Romans 13 Does Not Say No to Sanctuary

Victoria Foley | May 2021

Mass deportations of immigrants call for sanctuary locations, often taking place in churches, predominantly Christian ones. The Sanctuary Movement, although providing shelter and safety for the undocumented, unfortunately confines a person to their immediate surroundings. Individuals in sanctuary lack the ability to see their families outside of the religious space.

Yet, according to Attorney General Jeff Sessions, Christianity condones separating immigrant children from their parents. He justifies the Zero Tolerance Policy with one of the biggest swords to win over Americans﹣the Bible.

At a press conference about the policy, he stated on June 14th in 2016, “I would cite you to the apostle Paul and his clear and wise command in Romans 13 to obey the laws of the government […]”

But was Paul’s command actually clear?

Sessions refers to Romans 13:1-7:

“Let everyone be subject to the governing authorities, for there is no authority except that which God has established. The authorities that exist have been established by God. Consequently, whoever rebels against the authority is rebelling against what God has instituted, and those who do so will bring judgment on themselves. For rulers hold no terror for those who do right, but for those who do wrong. Do you want to be free from fear of the one in authority? Then do what is right and you will be commended. For the one in authority is God’s servant for your good. But if you do wrong, be afraid, for rulers do not bear the sword for no reason. They are God’s servants, agents of wrath to bring punishment on the wrongdoer. Therefore, it is necessary to submit to the authorities, not only because of possible punishment but also as a matter of conscience.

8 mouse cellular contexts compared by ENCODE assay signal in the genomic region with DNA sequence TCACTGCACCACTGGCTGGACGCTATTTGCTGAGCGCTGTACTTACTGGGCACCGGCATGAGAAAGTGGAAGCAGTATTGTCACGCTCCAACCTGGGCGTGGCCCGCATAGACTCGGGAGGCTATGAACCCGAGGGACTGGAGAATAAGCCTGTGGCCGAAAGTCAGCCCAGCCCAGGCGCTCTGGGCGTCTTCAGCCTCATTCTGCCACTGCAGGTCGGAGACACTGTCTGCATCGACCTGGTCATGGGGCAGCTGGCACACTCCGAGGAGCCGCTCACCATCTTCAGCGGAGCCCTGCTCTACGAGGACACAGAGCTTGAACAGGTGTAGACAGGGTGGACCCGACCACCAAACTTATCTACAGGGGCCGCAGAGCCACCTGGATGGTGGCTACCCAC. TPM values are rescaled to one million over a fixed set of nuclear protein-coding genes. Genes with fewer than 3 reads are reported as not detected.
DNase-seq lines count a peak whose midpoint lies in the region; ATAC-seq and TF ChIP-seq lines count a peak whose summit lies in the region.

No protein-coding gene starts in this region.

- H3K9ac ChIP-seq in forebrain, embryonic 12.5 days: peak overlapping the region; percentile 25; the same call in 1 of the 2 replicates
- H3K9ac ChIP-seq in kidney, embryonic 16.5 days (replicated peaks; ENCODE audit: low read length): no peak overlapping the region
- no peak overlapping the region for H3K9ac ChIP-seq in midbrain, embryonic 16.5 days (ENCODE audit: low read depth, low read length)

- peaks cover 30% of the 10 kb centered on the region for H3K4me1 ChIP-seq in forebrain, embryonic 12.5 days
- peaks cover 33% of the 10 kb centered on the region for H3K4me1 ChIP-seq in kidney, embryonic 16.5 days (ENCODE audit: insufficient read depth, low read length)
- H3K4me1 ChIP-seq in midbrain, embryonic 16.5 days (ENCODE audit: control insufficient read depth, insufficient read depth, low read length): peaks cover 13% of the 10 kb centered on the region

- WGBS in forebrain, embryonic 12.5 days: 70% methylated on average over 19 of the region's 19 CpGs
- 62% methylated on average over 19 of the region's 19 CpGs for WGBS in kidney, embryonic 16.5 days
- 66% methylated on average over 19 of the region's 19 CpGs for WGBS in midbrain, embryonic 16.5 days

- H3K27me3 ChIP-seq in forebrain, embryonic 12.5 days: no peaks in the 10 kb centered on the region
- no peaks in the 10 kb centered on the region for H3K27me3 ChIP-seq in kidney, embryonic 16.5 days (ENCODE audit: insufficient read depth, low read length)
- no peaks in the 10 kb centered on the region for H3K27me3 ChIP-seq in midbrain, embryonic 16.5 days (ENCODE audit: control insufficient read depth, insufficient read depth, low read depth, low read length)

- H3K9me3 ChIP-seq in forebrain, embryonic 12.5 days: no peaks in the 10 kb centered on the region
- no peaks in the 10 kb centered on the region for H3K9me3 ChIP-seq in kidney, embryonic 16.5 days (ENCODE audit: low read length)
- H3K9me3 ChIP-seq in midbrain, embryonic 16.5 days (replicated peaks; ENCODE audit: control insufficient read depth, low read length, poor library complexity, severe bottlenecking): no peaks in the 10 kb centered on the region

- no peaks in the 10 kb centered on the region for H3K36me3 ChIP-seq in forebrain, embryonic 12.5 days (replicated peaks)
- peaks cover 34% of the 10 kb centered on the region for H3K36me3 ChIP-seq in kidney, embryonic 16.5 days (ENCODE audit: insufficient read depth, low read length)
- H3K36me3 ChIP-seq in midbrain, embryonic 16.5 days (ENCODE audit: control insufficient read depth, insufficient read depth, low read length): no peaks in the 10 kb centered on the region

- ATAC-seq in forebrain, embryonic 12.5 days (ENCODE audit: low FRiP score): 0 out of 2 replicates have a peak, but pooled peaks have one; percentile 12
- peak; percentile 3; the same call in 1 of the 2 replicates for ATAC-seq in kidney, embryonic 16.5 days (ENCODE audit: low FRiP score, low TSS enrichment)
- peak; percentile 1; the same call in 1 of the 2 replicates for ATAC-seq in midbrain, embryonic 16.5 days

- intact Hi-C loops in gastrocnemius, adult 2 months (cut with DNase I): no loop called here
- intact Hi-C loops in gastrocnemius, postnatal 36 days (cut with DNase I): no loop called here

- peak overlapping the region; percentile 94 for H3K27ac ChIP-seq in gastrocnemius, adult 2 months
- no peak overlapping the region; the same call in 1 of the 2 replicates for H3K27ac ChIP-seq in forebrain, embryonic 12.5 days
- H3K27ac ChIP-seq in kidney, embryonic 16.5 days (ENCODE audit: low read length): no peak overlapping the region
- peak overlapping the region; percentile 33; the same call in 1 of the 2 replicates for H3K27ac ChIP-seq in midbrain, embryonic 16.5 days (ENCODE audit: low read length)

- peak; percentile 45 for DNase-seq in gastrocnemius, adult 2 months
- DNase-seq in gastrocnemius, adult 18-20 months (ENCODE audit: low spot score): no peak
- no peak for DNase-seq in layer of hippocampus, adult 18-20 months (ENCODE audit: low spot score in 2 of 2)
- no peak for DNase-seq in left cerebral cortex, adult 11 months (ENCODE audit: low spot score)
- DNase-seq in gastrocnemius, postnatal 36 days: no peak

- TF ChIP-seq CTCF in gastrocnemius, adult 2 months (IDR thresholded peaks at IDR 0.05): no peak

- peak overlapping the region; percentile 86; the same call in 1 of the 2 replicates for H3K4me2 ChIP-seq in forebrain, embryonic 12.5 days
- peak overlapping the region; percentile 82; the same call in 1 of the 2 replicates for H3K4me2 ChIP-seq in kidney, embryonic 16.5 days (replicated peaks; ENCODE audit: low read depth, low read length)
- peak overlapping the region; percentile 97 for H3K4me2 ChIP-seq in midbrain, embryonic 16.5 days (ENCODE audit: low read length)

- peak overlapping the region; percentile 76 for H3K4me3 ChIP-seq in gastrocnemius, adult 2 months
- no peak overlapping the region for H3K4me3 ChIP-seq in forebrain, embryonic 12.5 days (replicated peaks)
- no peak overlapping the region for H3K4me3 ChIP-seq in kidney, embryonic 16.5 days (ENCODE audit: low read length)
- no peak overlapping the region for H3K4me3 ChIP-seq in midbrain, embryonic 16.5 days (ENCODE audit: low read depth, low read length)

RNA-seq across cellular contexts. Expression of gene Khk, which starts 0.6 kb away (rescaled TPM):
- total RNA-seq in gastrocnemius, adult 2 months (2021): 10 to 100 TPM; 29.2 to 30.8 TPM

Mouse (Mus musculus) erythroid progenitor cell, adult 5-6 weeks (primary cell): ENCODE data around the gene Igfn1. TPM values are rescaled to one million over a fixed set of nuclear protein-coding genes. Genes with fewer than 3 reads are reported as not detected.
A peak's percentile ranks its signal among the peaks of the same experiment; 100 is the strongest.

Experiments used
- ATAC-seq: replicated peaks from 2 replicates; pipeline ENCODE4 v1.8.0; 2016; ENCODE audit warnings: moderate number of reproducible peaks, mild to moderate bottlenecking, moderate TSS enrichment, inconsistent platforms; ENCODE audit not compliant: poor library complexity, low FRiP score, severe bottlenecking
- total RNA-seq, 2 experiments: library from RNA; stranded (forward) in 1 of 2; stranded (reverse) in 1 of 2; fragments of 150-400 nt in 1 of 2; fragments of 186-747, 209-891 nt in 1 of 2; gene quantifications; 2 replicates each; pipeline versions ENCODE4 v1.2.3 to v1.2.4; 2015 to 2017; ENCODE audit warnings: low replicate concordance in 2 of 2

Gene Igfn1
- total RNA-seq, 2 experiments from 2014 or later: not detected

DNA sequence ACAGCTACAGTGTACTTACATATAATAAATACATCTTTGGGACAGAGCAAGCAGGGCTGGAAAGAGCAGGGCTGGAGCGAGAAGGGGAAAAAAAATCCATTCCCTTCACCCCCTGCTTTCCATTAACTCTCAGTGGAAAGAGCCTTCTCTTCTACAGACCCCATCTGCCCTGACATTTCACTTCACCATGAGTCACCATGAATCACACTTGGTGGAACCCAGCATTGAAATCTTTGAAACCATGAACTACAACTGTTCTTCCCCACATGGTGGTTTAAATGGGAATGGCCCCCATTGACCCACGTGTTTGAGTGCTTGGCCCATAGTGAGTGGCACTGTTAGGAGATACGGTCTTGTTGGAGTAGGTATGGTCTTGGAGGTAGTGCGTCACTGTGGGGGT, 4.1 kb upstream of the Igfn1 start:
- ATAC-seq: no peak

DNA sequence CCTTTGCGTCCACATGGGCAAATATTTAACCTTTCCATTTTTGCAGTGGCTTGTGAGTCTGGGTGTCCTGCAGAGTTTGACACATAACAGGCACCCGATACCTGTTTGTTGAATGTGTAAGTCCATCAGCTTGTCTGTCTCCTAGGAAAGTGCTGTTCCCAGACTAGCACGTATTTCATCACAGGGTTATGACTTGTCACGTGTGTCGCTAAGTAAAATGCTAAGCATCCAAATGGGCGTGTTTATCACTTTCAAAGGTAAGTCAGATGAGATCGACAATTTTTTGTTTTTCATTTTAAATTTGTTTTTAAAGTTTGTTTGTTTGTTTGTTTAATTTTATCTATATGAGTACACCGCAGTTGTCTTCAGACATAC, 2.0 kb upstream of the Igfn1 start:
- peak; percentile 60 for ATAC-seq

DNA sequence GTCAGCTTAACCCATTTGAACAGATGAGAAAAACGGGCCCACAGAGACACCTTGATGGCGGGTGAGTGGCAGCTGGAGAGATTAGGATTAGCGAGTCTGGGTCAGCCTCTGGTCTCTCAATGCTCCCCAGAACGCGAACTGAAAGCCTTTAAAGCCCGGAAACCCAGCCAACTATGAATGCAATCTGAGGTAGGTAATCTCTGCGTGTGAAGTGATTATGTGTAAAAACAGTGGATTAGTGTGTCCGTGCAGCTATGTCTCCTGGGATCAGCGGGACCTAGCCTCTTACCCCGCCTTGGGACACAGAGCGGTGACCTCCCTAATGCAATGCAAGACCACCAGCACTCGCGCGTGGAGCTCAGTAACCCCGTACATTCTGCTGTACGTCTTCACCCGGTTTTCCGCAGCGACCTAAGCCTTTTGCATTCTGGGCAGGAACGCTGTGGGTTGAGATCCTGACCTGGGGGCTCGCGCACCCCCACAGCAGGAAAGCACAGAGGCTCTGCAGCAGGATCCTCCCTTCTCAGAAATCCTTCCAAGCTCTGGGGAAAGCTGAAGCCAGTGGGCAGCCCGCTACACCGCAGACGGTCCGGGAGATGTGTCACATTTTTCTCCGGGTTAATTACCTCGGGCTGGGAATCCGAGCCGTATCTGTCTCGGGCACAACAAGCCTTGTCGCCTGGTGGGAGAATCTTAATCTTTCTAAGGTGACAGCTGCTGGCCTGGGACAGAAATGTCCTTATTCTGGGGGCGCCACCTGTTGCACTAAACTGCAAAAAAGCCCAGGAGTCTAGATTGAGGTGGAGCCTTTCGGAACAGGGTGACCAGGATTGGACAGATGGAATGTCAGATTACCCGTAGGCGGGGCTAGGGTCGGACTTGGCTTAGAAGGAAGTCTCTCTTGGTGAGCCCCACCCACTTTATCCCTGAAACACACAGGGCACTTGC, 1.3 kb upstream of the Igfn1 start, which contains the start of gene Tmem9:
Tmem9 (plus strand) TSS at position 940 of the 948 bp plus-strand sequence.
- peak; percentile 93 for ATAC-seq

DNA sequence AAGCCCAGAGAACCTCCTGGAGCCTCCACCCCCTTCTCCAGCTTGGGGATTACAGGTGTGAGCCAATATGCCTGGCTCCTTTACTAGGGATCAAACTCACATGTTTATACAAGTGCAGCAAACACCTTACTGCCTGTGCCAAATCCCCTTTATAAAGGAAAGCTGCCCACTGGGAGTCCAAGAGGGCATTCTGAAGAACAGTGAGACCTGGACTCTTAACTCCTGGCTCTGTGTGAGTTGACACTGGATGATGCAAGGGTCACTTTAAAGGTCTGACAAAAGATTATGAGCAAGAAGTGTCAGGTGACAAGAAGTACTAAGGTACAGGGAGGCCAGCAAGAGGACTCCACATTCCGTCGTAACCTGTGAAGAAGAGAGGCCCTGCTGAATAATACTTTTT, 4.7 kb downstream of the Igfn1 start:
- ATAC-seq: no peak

“This is also why you pay taxes, for the authorities are God’s servants, who give their full time to governing. Give to everyone what you owe them: If you owe taxes, pay taxes; if revenue, then revenue; if respect, then respect; if honor, then honor.”

Paul, one of the earliest and most faithful Christians, author of 13 books in the New Testament, wrote this letter to the Romans in 57 CE. During that time, the Emperor Nero reigned as a fervent persecutor of Christians. From mass killings to extreme torture, government authorities regarded Christians with no humanity.

In his other letters, Paul writes extensively about his frequent and deadly persecutions at the hands of the state. From stonings to floggings to attempted murders, Paul never writes positively about the government. Of all the figures of the Bible, Paul may perhaps be the most victimized by the government.

Scholars believe that when Paul wrote Romans 13, he did so sarcastically. He also employs sarcasm in others of his letters (see 1 Cor. 2-4 and 2 Cor. 10-13). The scholar T. L. Carter writes about Paul’s use of language as that of blaming through apparent praise.

In the first verse of Romans 13, the phrase, “for there is no authority except that which God has established,” implies that all subjects fall under God’s authority. No one is above God’s law. Furthermore, Paul encourages the use of the conscience in verse 5, which corresponds to what Paul says in Romans 2:15 about God judging each person according to their thoughts and actions done privately.

Some individuals that follow the reasoning of Jeff Sessions argue that in 1 Peter 2:13-17, Peter, another apostle of Jesus, writes, “Submit yourselves for the Lord’s sake to every human authority: whether to the emperor, as the supreme authority, or to governors, who are sent by him to punish those who do wrong and to commend those who do right.” Yet, Peter draws upon the book of Isaiah located in the Old Testament of the Bible, which repeatedly encourages social justice, so much as even foreshadowing Jesus as a key justice figure in Isaiah 42

Peter writes his first letter also from the inspiration of Psalm 33, which outlines how God is the supreme king, noting that man in itself cannot overrule the authority of God. The scholar Peter T. Egan explains that when Peter wrote 2:13-17, he referred to a divine society that has rulers who obey the will of God. Furthermore, the subordination to rulers that Peter speaks about comes from “servants of God” (2:14), which implies people with spiritual backgrounds. Therefore, the authorities that Paul speaks of refer to faithful leaders who follow God, ultimately stating that everyone falls subject to God’s authority, not to the state government.

Where does this leave the Christians who condone deportation and object to sanctuary? No longer can Romans 13 lie as the chapter that condones all government authority. In the Bible, there are at least 97 explicit verses that encourage caring for the foreigner. Using scripture in an inaccurate way to promote harsh agendas not only contradicts the words of Jesus in Matthew 25 in the least, but also reflects embarrassingly on the morals of the reigning U.S. policies.